This can only be the work of a truly obsessive fan of the movie. Speaking as another one, can you tell me what it is about the film that inspires this kind of devotion?

I'm not too sure when I first saw it but I just fell in love with it and realised there's much more to it than meets the eye. It's an interesting film in many ways. For one thing, Bela was a man who was a cheap hire and who was known to take the first offer rather than hold out for things like better salary and so on; he was not choosy, he just loved to work.
The famous story is that he accepted Dracula for a mere pittance rather than get a percentage of the profits (although such deals were rather rare for the time). In a sense he had no bargaining power and he had to basically take or leave the offer. The Devil Bat follows an ironic parallel is that he plays a a man who settles for a quick cash settlement rather than become a partner of the firm. I'm sure Bela - who was an intelligent and sensitive man - was very aware of this parallel while he made the movie.

It's also an interesting part for him. As you know Bela loved to always give 110% when he performed regardless of the role or the studio or the story. In The Devil Bat he gives a very restrained and realistic performance; there is very little of the theatricality that is typically called for in a Bela role. "Sour irony" is I believe how director Joe Dante defined Bela's portrayal of Carruthers, which also comes across as very appealing; we like the guy even though he is basically a sourpuss!
Bela's greatest moment in the film is near the end, when he gets a wistful look in the eyes and tells Layton, "You wouldn't understand a scientific theory," which is delivered so sublimely I'm not sure I can ever attempt to define it. It is truly an extraordinary moment for him. He was truly a great actor.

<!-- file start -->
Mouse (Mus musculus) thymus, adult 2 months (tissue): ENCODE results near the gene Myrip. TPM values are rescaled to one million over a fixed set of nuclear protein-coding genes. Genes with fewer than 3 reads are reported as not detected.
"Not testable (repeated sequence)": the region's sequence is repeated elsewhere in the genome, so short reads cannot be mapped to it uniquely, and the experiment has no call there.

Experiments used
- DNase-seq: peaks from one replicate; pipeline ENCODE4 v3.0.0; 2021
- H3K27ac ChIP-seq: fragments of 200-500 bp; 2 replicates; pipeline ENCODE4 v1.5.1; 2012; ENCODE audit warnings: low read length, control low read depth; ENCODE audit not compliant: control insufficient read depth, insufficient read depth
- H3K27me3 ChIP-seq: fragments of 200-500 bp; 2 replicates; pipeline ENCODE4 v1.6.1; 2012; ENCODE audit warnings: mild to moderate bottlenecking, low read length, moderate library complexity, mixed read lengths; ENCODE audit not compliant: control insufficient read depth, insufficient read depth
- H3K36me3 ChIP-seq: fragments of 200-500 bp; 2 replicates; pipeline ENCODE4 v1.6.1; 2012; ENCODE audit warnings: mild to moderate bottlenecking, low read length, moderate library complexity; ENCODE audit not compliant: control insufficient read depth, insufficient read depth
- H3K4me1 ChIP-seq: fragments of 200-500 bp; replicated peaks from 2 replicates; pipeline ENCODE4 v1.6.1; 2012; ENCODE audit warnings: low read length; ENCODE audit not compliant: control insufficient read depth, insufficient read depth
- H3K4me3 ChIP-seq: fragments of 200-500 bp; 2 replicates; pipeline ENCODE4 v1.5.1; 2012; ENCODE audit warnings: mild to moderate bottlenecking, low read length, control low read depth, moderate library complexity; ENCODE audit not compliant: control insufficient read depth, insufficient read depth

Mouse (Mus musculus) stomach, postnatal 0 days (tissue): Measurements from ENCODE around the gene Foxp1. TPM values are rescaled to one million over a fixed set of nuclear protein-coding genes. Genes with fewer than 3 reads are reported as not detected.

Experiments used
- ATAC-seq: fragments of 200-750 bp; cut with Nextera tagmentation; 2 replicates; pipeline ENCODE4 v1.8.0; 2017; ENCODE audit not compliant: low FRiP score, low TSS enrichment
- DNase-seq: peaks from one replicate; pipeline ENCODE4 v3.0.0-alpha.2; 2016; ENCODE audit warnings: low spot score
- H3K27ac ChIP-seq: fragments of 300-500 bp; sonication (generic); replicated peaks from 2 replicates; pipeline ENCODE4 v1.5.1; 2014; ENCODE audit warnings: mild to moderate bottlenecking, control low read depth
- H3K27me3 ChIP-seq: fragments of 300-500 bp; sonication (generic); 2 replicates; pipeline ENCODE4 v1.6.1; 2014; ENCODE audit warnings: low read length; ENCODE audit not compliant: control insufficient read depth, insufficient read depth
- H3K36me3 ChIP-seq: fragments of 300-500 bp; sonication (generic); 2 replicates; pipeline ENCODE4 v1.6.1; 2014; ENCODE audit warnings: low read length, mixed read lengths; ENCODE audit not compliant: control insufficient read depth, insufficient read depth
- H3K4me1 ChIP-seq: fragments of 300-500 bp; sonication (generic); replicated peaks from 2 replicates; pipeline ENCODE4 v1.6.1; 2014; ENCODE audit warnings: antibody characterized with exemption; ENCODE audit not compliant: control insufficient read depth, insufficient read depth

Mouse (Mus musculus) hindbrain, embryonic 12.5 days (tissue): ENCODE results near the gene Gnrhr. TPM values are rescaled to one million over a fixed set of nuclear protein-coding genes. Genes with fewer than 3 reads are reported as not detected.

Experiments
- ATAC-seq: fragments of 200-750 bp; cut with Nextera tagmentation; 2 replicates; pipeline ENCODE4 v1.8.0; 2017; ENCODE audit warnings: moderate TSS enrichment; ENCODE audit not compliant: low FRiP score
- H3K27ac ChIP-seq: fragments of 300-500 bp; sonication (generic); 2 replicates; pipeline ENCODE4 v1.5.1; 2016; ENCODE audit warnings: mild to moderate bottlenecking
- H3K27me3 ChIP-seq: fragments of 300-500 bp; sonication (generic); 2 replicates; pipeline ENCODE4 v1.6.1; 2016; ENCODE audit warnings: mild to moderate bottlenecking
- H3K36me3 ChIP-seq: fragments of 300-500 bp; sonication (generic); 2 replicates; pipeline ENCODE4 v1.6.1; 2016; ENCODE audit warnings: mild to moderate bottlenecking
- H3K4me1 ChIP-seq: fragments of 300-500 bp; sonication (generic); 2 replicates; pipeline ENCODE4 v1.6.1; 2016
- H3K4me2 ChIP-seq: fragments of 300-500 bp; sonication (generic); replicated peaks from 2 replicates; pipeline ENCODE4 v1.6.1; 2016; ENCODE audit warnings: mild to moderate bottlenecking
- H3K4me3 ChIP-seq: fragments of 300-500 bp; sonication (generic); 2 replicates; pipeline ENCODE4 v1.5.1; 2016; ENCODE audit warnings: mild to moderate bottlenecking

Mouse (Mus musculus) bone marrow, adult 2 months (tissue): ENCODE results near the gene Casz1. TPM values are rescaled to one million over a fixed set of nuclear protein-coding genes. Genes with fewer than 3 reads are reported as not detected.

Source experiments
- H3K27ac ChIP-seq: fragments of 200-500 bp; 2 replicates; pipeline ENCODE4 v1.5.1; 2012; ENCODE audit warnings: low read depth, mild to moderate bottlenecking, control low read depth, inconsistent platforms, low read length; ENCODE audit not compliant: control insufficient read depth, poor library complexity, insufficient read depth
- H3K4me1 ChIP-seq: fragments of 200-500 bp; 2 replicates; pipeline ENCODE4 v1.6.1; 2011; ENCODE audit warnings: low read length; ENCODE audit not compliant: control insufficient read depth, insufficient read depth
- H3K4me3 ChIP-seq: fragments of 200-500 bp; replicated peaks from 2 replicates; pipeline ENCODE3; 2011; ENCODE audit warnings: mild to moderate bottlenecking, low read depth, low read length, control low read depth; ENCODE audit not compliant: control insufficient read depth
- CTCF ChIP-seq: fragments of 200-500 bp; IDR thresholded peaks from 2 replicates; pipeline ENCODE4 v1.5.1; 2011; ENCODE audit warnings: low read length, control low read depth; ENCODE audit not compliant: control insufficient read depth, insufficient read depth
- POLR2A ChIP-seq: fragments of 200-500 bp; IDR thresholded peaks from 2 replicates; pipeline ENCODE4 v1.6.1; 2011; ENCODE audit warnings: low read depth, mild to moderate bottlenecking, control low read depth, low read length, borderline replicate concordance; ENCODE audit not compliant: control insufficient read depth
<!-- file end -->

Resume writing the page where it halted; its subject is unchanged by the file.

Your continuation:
Have you seen the sequel?

I have yet to catch-up with Devil Bat's Daughter but I understand that Carruthers is completely exonerated of his crimes and is now remembered as a bit of a local hero(!), which brings up another interesting issue: how people's reputations are enhanced after they're gone: you know, like Ronald Reagan?

What are your views on Lugosi's 'Poverty Row' films in general?

He was a professional who loved his craft, and I personally feel his performance as James Brewster in The Ape Man is the finest performance I have seen an actor give in a film; I mean we're talking Shakespearian stuff, man... just heartbreaking. I also love Scared to Death, The Raven, White Zombie, Chandu the Magician, The Corpse Vanishes, Son of Frankenstein (he should have gotten an Oscar for that one) ... I could go on and on, but yeah, I love the guy ...
In 1971, when I was 18, I saw Dracula on TV during a Saturday afternoon and that was it for me. He is my idol and in fact I visit his grave every year around his birthday and leave him a cigar which I'm sure ends up in the hands of the groundskeeper! (I live in Agoura Hills, about 40 minutes from the Holy Cross Cemetery where he is buried). I love all his films because I too am an actor and appreciate the total dedication he gave to each and every role he played.
So Devil Bat Diary is a tribute to both Bela and a wonderfully entertaining film which was very cleverly-written and has some wonderful moments in it (I can hear those Devil Bat screams to this day!) I hope you and your readers enjoy it.

Leave him a cigar from me next time.
Yes, next time I visit his grave I'll leave a cigar from you and say hello.